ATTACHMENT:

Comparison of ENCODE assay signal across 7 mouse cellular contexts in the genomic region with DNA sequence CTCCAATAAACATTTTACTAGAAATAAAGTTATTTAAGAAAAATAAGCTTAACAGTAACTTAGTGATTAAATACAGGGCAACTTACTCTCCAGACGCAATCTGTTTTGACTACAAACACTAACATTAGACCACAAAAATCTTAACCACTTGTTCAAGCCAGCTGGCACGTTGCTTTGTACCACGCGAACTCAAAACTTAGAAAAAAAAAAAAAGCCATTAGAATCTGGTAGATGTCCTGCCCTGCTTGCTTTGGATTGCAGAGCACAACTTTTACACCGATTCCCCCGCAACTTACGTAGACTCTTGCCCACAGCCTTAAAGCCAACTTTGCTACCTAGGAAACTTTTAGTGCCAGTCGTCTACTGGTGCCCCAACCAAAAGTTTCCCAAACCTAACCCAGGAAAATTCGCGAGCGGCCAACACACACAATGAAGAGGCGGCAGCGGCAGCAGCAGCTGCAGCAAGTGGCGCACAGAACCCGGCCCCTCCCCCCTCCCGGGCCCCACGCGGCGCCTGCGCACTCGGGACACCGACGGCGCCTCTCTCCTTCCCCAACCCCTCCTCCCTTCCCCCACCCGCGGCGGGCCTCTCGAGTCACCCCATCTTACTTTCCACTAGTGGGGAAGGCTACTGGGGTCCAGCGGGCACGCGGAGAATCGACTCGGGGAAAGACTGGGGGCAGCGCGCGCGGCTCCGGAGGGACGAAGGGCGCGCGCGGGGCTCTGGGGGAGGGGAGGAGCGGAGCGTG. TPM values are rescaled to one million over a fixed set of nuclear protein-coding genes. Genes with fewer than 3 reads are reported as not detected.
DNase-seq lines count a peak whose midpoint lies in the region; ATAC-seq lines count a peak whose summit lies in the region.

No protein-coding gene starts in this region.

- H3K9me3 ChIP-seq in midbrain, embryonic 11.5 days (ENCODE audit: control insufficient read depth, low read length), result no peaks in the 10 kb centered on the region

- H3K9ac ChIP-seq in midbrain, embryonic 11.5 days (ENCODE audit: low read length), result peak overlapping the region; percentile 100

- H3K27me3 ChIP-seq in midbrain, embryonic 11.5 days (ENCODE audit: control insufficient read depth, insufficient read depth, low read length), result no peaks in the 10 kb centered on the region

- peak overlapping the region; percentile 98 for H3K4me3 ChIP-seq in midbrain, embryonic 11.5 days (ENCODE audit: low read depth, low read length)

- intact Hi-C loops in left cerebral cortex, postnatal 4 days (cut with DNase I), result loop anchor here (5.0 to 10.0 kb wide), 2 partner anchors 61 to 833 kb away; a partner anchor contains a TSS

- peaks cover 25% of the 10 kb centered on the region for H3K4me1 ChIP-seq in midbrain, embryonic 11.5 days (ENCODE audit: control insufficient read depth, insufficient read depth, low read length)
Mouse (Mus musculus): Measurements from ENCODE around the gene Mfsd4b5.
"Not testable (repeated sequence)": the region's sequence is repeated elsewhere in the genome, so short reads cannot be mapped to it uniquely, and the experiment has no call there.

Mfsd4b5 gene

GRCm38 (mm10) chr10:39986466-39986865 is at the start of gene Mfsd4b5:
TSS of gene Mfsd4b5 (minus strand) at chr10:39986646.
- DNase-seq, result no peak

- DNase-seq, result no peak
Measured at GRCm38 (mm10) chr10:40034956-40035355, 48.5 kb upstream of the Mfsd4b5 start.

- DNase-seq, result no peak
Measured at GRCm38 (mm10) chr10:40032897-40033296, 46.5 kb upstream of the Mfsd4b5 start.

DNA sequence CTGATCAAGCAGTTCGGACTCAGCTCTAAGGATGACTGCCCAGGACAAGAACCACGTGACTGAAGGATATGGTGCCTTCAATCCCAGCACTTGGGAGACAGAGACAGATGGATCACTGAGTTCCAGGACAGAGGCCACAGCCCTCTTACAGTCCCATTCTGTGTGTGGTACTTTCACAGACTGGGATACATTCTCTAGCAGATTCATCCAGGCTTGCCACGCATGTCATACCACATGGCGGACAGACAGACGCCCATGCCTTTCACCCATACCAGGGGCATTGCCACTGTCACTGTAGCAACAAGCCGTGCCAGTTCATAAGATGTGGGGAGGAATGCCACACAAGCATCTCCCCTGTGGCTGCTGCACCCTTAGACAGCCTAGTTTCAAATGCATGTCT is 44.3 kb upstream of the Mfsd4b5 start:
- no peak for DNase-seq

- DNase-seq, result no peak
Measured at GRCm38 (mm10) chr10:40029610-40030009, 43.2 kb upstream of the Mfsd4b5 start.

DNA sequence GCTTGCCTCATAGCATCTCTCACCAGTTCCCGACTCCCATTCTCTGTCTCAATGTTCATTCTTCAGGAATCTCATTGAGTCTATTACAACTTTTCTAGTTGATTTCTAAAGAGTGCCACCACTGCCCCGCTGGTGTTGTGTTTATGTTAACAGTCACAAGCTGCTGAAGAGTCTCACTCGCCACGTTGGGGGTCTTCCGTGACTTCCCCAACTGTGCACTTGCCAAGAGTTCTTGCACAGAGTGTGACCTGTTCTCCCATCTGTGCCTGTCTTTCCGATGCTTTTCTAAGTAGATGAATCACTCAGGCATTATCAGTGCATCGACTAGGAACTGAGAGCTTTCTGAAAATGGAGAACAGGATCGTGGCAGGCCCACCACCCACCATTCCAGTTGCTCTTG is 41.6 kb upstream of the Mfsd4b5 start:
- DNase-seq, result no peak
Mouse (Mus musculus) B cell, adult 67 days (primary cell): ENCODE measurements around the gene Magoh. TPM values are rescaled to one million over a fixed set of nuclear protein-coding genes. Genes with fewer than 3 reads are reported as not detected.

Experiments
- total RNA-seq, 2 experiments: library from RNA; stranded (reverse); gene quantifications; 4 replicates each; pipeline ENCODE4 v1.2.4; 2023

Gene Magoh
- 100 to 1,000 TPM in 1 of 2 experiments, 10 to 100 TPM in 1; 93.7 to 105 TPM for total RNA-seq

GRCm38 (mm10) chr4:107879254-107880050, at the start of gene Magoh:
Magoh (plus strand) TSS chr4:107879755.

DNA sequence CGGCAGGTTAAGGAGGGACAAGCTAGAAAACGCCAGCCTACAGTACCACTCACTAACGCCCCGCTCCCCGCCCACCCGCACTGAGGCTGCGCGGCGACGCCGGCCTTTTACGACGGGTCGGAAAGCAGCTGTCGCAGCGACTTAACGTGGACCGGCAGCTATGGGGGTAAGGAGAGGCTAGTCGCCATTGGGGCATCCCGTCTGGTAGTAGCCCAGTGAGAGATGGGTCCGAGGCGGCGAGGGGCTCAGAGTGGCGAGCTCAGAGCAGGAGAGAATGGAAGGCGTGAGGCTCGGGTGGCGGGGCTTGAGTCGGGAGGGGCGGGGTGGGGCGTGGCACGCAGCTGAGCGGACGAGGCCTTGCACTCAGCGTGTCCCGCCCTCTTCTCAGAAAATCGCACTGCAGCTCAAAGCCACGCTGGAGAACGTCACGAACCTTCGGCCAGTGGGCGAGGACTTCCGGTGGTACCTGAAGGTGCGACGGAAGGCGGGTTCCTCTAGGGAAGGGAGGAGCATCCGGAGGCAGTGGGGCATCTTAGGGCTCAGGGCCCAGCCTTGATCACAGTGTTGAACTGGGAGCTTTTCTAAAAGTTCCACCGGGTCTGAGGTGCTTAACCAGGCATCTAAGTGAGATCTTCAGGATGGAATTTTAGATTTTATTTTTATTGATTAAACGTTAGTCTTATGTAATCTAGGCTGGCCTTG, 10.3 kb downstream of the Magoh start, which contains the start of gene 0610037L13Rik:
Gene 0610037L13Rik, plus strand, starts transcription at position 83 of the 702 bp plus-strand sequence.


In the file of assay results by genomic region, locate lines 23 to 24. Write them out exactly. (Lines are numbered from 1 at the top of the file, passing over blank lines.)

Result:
Measured at GRCm38 (mm10) chr10:40029610-40030009, 43.2 kb upstream of the Mfsd4b5 start.

DNA sequence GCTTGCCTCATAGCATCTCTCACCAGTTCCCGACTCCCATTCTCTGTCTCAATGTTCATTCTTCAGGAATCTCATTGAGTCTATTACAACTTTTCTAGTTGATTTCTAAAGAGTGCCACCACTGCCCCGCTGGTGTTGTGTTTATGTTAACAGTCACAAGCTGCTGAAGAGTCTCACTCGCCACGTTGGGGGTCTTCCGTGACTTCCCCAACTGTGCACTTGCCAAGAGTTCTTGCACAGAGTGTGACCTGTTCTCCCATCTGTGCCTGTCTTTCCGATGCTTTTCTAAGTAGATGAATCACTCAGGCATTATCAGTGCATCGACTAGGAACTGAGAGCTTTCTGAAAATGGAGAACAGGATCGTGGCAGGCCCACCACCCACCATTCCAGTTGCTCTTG is 41.6 kb upstream of the Mfsd4b5 start: